SHELLED IN • by Bythe Poudre

Johnathan Hallister put the hermit crab in a Tupperware container and pulled up pet stores. They were a seasonal stocked item, and the four stores were all sold out, and all four employees told him a different expectation of dates, none before his daughter arrived home the following day. John called the pet stores in Loveland, sold out. Longmont, sold out. Greeley, sold out. Cheyenne, he imagined, would have one hermit crab in the city and all he needed was one: eight stores, sold out. But all was not lost as the last store told the exasperated caller that Craigslist usually had pets for sale.

There was someone in Ault selling a hermit crab. He called and left the house as the sun touched the mountains. There was no moon to light his way and he recognized a diminished night vision his optometrist had predicted. He drove the speed limit at night now, and remembered his mother afraid to drive at night because she couldn’t see the lines on the road.

Ault was small, a main street, some side streets, and John easily found a sad neglected house, old, a porch in neglect, a doorbell not working and a door which seemed to give way with his tentative knocks.

The man who answered wore gray sweatpants and a white shirt.

“I’m here about a hermit crab.”

“Got one,” the man said and turned his body to invite John in.

The house showed a collective state that John had never seen before, in person or in any media form. There was a narrow space leading away from the front door, a space allowed through colorful liquor boxes stacked waist to shoulder high. On top of the boxes were stacks of newspapers, piles of clothes, boxes of thin boxes. In a moment he felt fear, fear of a trench collapse, fear of a fire, fear of not finding his way out, and a recognized fear of the man standing behind him.

The man was watching him, evaluating his reaction to his house. The Tupperware container in his hand reminded him that he needed to run the dishwasher before leaving for the airport in the morning. John moved down the corridor of boxes, conscious of not touching the wall of boxes and newspapers, and when he reached an area which led down the stairs he passed and turned to let the man lead downwards. But the man stood there, an abdomen protruding into John’s personal space, and they waited for what he could not understand. “If you want to lead the way,” John said, “I don’t know where I’m going.”

“Downstairs,” the man said, incredulous of John’s stupidity.

Again that pang of fear at the thought of descending into the basement with this man behind him. He looked down the staircase and saw the floor and immediately in front of the stairs a white wall which seemed odd as the staircase didn’t look long enough to reach the edge of the house.

“I just need another one of these little guys,” and he held up the Tupperware container and gave it a rattle. “My daughter will be home tomorrow and I don’t want her to know it died.”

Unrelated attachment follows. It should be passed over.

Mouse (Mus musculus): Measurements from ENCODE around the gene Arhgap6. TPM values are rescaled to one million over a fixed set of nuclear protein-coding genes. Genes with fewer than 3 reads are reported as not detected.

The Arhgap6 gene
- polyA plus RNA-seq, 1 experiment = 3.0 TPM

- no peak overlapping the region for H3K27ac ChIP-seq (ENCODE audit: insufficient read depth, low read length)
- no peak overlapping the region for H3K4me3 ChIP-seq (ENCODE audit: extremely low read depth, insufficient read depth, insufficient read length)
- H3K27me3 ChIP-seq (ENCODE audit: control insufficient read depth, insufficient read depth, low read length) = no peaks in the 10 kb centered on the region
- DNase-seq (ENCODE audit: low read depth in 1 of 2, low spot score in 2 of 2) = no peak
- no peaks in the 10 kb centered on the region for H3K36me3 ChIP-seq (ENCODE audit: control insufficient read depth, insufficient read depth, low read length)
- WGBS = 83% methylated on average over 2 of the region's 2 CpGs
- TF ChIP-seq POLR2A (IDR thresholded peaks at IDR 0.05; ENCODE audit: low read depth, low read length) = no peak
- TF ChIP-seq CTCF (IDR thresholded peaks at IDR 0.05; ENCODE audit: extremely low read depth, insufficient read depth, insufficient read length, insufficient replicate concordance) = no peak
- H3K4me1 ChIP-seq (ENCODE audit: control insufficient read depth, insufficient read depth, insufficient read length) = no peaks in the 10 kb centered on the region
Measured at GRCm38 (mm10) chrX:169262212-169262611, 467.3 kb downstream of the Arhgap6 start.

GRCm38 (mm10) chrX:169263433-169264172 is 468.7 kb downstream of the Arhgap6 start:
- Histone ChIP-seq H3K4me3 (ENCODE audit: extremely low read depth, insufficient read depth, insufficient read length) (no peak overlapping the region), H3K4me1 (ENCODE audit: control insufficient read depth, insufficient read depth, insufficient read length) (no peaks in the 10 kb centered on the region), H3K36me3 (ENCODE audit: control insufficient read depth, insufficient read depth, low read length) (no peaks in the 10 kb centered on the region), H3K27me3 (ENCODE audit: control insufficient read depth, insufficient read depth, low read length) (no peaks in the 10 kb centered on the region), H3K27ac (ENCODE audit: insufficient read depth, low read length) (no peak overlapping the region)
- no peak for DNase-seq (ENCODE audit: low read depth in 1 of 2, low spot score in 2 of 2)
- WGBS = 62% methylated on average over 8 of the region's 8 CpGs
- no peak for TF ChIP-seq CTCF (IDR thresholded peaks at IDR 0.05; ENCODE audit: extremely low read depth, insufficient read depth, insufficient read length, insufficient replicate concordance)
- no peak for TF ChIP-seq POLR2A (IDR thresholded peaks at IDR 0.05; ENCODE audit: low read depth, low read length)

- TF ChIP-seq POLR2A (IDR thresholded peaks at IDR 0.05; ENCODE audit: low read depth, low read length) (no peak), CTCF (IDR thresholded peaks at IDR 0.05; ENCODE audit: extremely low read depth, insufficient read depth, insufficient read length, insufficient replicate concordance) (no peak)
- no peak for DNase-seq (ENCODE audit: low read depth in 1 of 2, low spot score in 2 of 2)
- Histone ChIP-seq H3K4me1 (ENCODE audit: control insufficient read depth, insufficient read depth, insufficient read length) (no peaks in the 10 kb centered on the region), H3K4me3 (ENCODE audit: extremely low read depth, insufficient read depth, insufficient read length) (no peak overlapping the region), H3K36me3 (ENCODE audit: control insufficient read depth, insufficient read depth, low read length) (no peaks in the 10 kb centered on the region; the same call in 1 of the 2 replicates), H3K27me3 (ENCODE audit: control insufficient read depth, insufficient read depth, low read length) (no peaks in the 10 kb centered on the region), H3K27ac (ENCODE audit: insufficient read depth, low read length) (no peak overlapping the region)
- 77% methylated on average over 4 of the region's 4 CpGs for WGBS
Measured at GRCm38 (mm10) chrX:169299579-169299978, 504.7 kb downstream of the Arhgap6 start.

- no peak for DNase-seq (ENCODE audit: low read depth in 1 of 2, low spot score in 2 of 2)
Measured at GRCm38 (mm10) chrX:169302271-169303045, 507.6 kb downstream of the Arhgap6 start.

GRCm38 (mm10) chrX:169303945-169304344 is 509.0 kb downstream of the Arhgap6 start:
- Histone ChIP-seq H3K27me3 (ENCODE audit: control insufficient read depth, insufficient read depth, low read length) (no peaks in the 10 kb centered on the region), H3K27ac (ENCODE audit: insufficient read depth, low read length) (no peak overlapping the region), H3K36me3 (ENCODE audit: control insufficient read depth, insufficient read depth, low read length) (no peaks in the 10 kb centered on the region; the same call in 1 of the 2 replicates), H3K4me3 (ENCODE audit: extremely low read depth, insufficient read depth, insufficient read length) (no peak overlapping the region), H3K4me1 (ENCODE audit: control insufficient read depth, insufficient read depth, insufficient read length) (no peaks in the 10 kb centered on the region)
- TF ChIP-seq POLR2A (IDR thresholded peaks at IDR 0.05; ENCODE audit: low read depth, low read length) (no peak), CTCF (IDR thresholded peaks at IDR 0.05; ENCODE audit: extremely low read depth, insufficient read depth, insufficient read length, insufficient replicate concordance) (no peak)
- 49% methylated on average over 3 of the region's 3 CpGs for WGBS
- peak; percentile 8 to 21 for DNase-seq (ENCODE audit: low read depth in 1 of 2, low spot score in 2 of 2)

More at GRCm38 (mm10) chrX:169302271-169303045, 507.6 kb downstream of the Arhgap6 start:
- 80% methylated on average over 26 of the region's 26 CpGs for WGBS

“Okay,” he said.

“If you want to just grab me a hermit crab and I’ll pay you for it.”

“They’re downstairs.”

“I’d feel more comfortable staying up here,” John said and felt guilty and vulnerable for expressing this. “If it’s all the same, I just need a hermit crab.”

“Any crab?”

Feeling as though there was some movement, John opened the Tupperware container, wincing at the acrid smell, and picked up the shell, the legs hanging loosely.

“Something about that size. Whatever will fit in the shell.”

“Fit in the shell?”

“I don’t know how this works.”

“It doesn’t.”

“What doesn’t?”

“You need to go downstairs so you can pick out the shell you want.”

In pink nailpolish a heart had been applied to her hermit crab’s shell. “It has to be this shell.”

“You can’t stuff a crab in there when there’s another crab in there.”

“Can we just take this one out?”

“Bury it in the ground about an inch deep and let bacteria eat it out. Leave it there until the end of summer.”

“Summer? I need it tomorrow.”

“Then go downstairs.”

He looked down at the wall at the bottom of the stairs. It looked oddly fresh compared to the stairwell. He remembered the house as he drove up and how unkempt it was. The wall at the bottom of the stairs looked new, fresh paint on fresh drywall. The man showed impatience, whether it was at his time being wasted or John not following orders, he couldn’t tell.

“You go first and I’ll follow.”

Without hesitation the man began down the steps and John kept a walking pace to the front door. He said nothing as he let the door close behind him and didn’t look back while walking to his car.

He drove towards Denver and called Lisa and told her what had happened, from finding the dead crab this afternoon to driving towards Denver.

“John, he was probably some innocent hoarder who invited you into his home because you needed a hermit crab. And you ran out of his house because it was dirty and unkempt. You could have at least made up a reason for needing to leave.”

He remembered the staircase leading to the fresh painted wall.

“So I’m supposed to lie to the guy on top of leaving? And I didn’t run. I walked.”

“Either way, you weren’t very polite. Don’t drive to Denver. It’s Sunday, everything will be closed early. This is a life lesson to be learned.”

He took an off-ramp and at the traffic light he thought back through; maybe the guy was clueless and maybe he was going to chop off his head. The only way to know, really, was to go back and see.

Bythe Poudre works in northern Colorado. In his spare time he has collected 100+ stories and has resolved this year to be a focus on publication.

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